Nature’s Nourishing Power for the Body, Mind, and Soul
As the days passed, my ability to concentrate kept improving, and my level of efficiency at work got better and better. At the same time, the restlessness I had been feeling in prior days disappeared completely. I was “getting done” more than I could ever hope to in the city, but without stress or anxiety of any kind. Instead, a deep calmness and joy were steadily growing within me. Even though I spent most of my time focused on the computer, my new environment – both strongly natural and strongly spiritual – was quietly working on my consciousness.
After a week had passed, I took a day off, which I spent mostly reading and walking about the property. I was in awe as I felt the vibrant life all around me, as if the land, which had been taking care of me during my busy days, had been waiting for me to come out and say hi and commune with it. I saw a leaf falling off a tree; it brought a rushing sense of thrill and joy within myself, as if I could experience its floating sensation. The whole countryside was bubbling with joy and love, and I was a part of it.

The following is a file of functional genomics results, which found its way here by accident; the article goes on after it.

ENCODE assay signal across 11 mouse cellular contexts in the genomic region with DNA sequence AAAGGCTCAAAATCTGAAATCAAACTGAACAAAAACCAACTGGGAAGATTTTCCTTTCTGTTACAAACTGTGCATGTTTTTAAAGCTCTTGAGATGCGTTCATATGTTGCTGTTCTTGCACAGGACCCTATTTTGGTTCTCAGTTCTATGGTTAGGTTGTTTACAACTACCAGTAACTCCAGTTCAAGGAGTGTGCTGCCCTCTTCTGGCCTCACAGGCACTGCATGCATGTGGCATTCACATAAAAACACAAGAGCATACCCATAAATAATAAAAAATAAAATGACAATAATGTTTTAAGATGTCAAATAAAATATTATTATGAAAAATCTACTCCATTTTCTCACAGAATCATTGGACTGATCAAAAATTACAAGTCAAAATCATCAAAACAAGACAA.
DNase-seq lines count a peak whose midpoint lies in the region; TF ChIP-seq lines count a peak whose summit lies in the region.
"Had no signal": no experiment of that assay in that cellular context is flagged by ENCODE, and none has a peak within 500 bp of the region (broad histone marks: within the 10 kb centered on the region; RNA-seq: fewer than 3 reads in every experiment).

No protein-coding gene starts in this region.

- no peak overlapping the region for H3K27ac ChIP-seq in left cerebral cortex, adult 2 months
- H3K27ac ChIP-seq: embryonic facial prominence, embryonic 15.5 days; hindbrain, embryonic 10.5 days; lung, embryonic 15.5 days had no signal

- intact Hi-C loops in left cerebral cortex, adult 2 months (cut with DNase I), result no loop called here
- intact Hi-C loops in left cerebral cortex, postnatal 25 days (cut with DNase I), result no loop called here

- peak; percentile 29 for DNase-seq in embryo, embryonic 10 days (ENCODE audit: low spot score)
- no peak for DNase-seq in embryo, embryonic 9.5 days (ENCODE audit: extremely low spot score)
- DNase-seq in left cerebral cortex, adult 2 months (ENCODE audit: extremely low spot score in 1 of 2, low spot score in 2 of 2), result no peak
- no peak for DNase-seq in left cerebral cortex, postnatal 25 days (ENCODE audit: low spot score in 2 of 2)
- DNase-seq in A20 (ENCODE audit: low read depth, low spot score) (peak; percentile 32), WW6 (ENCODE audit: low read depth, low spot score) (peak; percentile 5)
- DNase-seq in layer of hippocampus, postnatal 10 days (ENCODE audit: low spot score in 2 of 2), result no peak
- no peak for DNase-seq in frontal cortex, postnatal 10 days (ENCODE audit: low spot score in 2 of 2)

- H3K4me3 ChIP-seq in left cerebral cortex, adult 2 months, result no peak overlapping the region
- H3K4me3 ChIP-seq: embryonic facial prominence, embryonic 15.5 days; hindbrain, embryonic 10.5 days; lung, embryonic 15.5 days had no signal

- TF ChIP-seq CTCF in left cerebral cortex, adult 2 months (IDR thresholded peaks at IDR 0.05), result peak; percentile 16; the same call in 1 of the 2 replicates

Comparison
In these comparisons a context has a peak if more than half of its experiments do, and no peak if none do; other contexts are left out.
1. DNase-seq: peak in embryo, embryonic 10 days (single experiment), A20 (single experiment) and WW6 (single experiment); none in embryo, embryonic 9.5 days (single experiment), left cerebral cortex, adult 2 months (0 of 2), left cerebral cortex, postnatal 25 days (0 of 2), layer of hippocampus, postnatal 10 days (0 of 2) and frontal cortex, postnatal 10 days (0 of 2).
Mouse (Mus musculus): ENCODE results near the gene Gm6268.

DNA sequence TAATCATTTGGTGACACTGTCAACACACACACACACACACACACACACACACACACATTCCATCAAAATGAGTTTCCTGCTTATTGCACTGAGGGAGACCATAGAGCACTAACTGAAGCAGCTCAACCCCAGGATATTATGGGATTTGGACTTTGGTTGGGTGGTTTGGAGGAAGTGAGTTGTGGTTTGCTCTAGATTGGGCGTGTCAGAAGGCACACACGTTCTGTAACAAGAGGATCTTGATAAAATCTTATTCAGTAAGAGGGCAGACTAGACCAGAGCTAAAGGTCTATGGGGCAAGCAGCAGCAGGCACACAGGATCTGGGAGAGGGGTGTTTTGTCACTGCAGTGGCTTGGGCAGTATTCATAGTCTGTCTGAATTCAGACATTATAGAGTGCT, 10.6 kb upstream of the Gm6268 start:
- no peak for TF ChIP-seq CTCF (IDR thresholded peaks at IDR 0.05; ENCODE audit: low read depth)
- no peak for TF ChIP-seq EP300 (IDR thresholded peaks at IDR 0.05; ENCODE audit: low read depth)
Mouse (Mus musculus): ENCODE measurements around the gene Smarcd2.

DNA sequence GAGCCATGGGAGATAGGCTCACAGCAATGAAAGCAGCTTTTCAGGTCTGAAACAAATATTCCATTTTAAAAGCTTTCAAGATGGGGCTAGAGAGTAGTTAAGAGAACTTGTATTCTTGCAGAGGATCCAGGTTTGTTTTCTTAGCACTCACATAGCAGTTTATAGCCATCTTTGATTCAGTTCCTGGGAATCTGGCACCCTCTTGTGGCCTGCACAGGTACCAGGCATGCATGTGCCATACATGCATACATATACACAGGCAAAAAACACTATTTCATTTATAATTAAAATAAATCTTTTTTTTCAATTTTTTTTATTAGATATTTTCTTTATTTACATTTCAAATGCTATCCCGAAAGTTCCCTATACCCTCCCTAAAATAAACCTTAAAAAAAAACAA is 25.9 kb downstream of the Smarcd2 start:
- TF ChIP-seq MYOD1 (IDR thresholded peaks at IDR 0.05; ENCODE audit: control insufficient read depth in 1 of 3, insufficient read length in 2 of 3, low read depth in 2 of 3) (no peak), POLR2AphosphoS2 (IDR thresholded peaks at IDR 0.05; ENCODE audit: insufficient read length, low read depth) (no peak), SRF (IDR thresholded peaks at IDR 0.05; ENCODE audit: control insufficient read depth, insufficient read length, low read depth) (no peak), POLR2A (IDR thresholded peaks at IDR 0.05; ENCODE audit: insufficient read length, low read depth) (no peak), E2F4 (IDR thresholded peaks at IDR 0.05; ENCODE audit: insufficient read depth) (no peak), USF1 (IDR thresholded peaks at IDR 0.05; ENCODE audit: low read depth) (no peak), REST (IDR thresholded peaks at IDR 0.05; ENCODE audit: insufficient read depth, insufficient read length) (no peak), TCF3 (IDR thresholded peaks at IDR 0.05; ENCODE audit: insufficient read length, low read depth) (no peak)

It was then that I noticed the most significant change in my consciousness: although I had been “very busy” during the previous week, working long hours and pausing almost exclusively to eat, I no longer identified myself with my work. Somehow, in the vast expansion that my sense of self had become, programming had regained its proper place as something I did, rather than something that defined me; I was untouched by it. A great sense of peace and gratitude followed that realization.
That sense of peace followed me back to the city after my stay was over, and still remains with me.
Be the Change You Want to See in the World